Re: Any Lightweight Step-Through Bikes?
On Aug 11, 7:38 pm, caseydo...@gmail.com wrote:
> On Aug 11, 4:47 pm, Chalo <chalo.col...@gmail.com> wrote:
> > On Aug 11, 6:08 pm, caseydo...@gmail.com wrote:
> > > Because of arthritis and other problems, my wife needs a bike with a
> > > low, step-through frame and a fairly upright seating posture, but not
> > > so loaded up with "comfort" features and heavy low-end parts that she
> > > can't pedal it up the hills of Seattle. I've looked, and the only step-
> > > through bikes I've found are pretty heavy and clunky. We'd be willing
> > > to spend the money for the right bike if it exists. Here's an example
> > > of the right bike, except it's custom made:http://www.sheldonbrown.com/rinard/betty.htm
> > > Can anyone recommend a make and model that comes close? It has to be
> > > one she can test ride.
> > Here's the closest thing I know of:
> > For a test ride, you might have to take a trip to Holland.
> > Perhaps your wife could benefit from electric assist? I bet the good
> > fellows at Electric Vehicles Northwest in Fremont could set you up
> > with a test ride on something like a step-through Estelle bike or an
> > eZee Sprint:
> > Chalo
> Thanks. That bike is over 33 pounds. It looks and weighs the same as a
> number of "comfort bikes" on the market in the U.S. today. I was
> hoping to find something in the 20-25 pound range.
It's equipped with fenders, full chaincase, skirt guard, luggage rack,
lighting, and even a water bottle and cage. That stuff is in the
picture because it comes with the bike. With the convenience features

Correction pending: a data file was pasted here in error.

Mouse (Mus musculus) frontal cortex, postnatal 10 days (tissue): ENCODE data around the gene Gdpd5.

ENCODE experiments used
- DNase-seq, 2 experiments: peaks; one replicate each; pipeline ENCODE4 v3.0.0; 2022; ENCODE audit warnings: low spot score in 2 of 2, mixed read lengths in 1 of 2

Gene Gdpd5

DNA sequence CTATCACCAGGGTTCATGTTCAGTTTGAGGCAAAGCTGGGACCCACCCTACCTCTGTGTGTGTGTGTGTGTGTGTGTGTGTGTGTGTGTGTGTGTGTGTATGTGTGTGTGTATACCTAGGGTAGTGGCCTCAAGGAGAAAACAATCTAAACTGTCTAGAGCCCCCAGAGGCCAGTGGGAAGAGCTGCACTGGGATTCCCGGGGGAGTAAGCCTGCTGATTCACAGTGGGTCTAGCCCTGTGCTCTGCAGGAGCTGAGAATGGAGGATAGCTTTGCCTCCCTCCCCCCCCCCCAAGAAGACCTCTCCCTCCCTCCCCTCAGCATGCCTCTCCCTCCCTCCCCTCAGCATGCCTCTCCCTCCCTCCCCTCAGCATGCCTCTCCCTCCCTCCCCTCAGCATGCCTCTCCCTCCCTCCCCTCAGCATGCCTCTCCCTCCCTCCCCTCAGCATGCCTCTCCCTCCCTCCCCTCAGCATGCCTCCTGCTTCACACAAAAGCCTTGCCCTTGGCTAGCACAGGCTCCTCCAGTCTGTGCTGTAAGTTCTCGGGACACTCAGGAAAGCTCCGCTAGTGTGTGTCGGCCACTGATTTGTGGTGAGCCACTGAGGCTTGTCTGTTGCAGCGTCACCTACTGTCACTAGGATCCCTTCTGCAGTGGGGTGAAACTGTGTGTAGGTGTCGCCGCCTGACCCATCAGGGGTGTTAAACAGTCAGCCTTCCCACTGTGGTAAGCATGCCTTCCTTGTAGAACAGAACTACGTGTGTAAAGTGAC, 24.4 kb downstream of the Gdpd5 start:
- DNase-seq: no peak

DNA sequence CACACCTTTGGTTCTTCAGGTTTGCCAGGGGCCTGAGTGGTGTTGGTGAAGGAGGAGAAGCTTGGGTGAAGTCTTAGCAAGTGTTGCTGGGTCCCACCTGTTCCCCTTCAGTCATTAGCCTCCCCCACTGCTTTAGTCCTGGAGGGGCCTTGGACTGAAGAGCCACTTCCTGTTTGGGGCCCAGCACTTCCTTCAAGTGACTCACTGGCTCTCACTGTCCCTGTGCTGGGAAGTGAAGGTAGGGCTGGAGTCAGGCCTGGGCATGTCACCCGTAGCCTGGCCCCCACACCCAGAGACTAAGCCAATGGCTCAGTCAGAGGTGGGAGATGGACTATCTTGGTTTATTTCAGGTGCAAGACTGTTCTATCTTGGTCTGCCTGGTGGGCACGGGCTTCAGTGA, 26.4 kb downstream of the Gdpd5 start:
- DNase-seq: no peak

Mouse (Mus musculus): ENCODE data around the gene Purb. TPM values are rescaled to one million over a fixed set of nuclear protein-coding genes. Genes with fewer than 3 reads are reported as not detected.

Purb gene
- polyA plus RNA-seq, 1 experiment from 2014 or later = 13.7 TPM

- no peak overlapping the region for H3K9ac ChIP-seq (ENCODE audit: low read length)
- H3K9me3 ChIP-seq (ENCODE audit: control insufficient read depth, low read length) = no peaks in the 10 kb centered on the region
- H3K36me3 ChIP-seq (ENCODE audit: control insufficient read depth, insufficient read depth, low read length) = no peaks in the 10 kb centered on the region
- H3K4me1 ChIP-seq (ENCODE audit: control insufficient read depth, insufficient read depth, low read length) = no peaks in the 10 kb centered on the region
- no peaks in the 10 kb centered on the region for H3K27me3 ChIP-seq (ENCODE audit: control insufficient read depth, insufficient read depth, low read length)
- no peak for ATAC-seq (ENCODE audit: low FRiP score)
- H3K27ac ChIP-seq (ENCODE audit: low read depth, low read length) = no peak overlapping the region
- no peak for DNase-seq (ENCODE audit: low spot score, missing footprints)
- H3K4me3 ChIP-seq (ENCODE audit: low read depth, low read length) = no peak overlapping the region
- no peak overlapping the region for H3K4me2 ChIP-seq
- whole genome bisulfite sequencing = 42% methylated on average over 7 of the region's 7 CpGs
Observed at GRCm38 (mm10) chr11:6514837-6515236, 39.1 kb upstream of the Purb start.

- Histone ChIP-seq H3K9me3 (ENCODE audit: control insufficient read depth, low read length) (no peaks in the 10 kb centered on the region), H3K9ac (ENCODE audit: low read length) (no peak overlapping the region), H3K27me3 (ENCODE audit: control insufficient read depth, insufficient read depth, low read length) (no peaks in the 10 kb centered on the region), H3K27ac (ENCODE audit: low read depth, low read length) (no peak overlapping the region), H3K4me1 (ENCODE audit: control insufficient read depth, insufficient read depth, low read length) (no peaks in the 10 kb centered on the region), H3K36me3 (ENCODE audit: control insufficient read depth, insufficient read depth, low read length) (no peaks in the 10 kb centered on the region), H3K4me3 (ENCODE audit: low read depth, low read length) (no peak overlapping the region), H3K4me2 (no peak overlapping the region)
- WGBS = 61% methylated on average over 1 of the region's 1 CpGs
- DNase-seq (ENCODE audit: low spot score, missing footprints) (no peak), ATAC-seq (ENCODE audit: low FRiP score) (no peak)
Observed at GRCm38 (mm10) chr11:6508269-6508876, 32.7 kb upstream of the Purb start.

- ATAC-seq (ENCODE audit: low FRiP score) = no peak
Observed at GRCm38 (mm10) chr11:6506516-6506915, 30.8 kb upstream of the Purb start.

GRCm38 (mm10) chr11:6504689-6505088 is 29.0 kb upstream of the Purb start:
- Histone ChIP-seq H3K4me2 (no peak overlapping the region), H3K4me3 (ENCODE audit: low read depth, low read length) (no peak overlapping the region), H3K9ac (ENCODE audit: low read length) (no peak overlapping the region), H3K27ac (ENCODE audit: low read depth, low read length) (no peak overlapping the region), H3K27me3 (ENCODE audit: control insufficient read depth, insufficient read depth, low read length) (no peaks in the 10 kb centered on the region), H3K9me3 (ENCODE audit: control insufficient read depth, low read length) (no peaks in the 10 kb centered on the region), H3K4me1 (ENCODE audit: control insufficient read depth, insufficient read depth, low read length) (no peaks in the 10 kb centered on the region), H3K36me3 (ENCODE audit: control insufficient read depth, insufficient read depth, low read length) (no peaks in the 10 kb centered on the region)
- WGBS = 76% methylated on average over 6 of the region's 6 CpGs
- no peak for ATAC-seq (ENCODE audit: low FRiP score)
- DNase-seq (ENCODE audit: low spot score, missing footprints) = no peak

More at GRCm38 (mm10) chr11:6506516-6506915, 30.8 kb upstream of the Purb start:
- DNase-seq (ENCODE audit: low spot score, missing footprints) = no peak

removed, you'll find that it's a lot lighter than a bike of comparable
weight that doesn't come equipped with all those things.
Because of the unbraced nature of a step-through frame, it takes a lot
more material to provide the necessary level of rigidity. This will
vary according to the material's strength and adaptability to
different shapes, of course, but all else equal I bet the ratio of the
weight of a step-through frame to an equivalently built diamond frame
is about 2:1.
I think you may also be underestimating the degree to which a 5-10
pound difference will give your wife the ability to tackle any terrain
or conditions that she wouldn't be able to take on anyway. Of course
a lighter bike is incrementally easier to climb hills with, but the
main benefit of a lightweight bike might not be how much easier it is
for your wife to ride, but just in how much it makes her want to ride
It's probably not a bad idea to simply find an aluminum step-through
frame, of any pedigree, and build it up with racing MTB and road bike
parts. You could even consider getting a value-priced or secondhand
racy bike, and swap all the relevant parts over to a step-through
frame. That might be your best opportunity to get into the weight
bracket of interest without tracking down Damon Rinard to make you a
> She may need an electric assist, but I'd never get her to agree to
> it. :>)
Tell her all the cool kids are doing it. It's incredibly fun, and a
great way to reduce car trips and get some exercise even when you're
insufficiently motivated for a ride.